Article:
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"Elizabeth Cady Stanton"
An Excerpt from the Declaration of Sentiments
© Smithsonian Folkways Recordings

Declaration of Sentiments Table
1848

Used by Elizabeth Cady Stanton
This three-foot-wide tilt-top table was pressed into service as a writing desk when women rights leader, Elizabeth Cady Stanton, worked on the Declaration of Sentiments for the Seneca Falls, NY convention in July 1848. Based on the Declaration of Independence, the document set forth what Stanton and her fellow activists intended to be a declaration of the rights of women. It was the opening salvo in what abolitionist Frederick Douglass would call a "grand movement for attaining the civil, social, political, and religious rights of women." Political progress was anything but speedy, however. By the time women won the vote in 1919, only one of the signers of the Declaration of Sentiments in 1848--19-year-old Charlotte Woodward--was alive to enjoy the hard-won right.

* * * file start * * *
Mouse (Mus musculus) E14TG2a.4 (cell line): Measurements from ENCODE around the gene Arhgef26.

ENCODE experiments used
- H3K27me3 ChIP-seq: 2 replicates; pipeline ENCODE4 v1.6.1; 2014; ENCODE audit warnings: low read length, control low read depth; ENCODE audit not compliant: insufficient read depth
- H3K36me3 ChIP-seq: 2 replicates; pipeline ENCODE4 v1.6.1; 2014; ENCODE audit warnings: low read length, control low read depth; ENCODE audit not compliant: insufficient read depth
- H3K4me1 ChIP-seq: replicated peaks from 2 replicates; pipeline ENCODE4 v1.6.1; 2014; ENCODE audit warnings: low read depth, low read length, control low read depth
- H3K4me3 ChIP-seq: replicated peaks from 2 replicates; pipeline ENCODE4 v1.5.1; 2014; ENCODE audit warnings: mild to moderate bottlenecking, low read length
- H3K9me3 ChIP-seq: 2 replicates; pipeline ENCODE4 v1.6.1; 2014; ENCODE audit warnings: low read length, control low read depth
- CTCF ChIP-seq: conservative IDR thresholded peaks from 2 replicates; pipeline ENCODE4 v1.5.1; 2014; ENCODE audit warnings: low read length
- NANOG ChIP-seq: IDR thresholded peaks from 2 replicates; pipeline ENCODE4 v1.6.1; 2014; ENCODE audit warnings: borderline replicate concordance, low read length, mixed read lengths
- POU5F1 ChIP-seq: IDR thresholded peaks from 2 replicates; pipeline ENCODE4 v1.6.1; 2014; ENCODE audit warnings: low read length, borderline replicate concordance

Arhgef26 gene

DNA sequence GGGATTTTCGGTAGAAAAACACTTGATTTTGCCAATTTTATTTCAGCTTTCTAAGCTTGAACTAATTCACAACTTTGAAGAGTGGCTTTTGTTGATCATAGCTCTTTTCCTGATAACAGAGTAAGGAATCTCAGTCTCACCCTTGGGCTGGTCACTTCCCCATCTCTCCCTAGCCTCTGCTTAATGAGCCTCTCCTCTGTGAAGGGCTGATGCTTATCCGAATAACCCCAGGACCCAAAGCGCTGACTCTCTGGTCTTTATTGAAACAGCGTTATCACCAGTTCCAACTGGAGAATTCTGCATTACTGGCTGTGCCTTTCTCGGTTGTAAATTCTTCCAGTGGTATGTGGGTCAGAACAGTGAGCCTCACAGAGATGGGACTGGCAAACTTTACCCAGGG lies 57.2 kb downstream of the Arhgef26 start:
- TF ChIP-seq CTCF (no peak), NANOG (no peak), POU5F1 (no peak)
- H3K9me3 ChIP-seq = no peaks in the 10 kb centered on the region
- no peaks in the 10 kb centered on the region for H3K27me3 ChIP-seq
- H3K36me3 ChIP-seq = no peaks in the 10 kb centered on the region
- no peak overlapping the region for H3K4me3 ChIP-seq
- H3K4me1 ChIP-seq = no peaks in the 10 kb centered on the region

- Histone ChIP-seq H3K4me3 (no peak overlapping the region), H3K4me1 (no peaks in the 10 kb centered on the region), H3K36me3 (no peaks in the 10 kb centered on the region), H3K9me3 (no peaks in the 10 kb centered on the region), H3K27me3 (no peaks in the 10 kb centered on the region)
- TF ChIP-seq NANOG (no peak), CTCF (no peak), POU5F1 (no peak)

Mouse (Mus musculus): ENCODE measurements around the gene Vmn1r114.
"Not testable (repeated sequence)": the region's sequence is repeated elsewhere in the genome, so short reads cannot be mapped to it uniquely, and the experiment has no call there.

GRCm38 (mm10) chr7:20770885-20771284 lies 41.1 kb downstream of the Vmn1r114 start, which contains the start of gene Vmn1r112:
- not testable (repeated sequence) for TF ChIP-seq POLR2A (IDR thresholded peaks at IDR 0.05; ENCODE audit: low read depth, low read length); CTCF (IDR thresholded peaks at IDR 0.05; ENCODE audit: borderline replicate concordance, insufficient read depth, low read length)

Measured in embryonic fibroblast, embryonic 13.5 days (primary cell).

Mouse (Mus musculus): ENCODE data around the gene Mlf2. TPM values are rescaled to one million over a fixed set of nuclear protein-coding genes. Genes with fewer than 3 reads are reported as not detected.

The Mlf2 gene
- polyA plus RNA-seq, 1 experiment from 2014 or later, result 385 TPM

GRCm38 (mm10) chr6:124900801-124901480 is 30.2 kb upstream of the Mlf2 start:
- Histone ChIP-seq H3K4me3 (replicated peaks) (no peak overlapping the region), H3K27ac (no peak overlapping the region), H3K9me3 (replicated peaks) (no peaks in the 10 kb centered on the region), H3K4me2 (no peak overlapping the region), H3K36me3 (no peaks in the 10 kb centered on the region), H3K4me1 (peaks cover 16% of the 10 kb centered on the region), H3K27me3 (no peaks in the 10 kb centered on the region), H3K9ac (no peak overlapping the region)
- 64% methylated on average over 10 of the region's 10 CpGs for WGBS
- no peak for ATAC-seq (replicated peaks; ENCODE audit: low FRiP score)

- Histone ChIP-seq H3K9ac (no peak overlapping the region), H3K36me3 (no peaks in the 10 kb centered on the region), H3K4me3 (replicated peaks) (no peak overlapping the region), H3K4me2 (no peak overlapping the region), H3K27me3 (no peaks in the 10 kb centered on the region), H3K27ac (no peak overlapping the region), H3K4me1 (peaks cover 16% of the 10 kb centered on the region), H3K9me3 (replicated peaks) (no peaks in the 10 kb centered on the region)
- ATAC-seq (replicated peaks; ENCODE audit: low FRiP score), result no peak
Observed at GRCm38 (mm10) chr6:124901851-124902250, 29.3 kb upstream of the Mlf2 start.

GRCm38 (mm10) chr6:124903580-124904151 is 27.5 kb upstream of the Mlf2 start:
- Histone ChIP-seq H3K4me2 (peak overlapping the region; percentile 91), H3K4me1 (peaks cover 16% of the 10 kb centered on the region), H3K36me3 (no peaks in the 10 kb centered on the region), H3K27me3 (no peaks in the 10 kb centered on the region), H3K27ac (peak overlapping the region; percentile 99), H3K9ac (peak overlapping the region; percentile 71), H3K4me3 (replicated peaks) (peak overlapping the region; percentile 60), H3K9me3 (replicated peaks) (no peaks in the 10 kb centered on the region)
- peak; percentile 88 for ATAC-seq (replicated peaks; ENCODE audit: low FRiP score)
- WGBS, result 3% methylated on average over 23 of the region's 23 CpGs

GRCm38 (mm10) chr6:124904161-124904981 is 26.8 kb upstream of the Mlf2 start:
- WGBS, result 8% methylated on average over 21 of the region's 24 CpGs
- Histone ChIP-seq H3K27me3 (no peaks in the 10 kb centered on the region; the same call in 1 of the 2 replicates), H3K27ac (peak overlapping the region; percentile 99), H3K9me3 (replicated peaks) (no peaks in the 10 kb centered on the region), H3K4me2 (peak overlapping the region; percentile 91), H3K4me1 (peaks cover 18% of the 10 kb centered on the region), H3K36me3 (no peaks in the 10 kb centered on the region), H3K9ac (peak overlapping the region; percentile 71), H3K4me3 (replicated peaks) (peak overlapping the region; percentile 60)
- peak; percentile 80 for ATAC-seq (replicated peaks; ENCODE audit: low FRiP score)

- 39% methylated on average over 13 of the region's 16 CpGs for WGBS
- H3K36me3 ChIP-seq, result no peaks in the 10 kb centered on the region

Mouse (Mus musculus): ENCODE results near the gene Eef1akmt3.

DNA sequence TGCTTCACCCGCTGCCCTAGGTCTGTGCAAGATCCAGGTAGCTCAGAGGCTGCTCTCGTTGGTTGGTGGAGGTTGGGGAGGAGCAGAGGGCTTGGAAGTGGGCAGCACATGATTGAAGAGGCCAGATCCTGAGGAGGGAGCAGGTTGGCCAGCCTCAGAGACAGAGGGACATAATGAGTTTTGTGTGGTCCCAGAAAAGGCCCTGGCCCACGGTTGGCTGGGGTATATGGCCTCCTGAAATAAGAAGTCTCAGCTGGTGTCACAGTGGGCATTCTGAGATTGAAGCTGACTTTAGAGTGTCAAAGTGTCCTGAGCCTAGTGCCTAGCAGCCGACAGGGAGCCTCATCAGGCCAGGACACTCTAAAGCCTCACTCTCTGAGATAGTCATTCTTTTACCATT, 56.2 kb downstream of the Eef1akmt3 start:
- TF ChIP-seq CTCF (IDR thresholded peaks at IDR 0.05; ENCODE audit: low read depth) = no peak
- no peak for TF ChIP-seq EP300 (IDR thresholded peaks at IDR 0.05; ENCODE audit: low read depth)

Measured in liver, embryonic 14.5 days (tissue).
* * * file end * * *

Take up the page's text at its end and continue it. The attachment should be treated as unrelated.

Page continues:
Notes
Elizabeth Cady Stanton, born November 12, 1815, Johnstown, NY; died October 26, 1902, New York, NY
Susan B. Anthony, born February 15, 1820, Adams, MA; died March 13, 1906, Rochester, NY
Lucretia Mott, born January 3, 1793, Nantucket, MA; died November 11, 1880, near Abington, PA
On March 14, 1906, the Seneca Falls table was placed at the head of the casket of suffragist Susan B. Anthony; in 1919, less than a month after passage of the Nineteenth Amendment, the National American Woman Suffrage Association donated the Seneca Falls table to the Smithsonian.
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Learn more!
· Women's Suffrage Movement
· "Elizabeth Cady Stanton," An Excerpt from the Declaration of Sentiments

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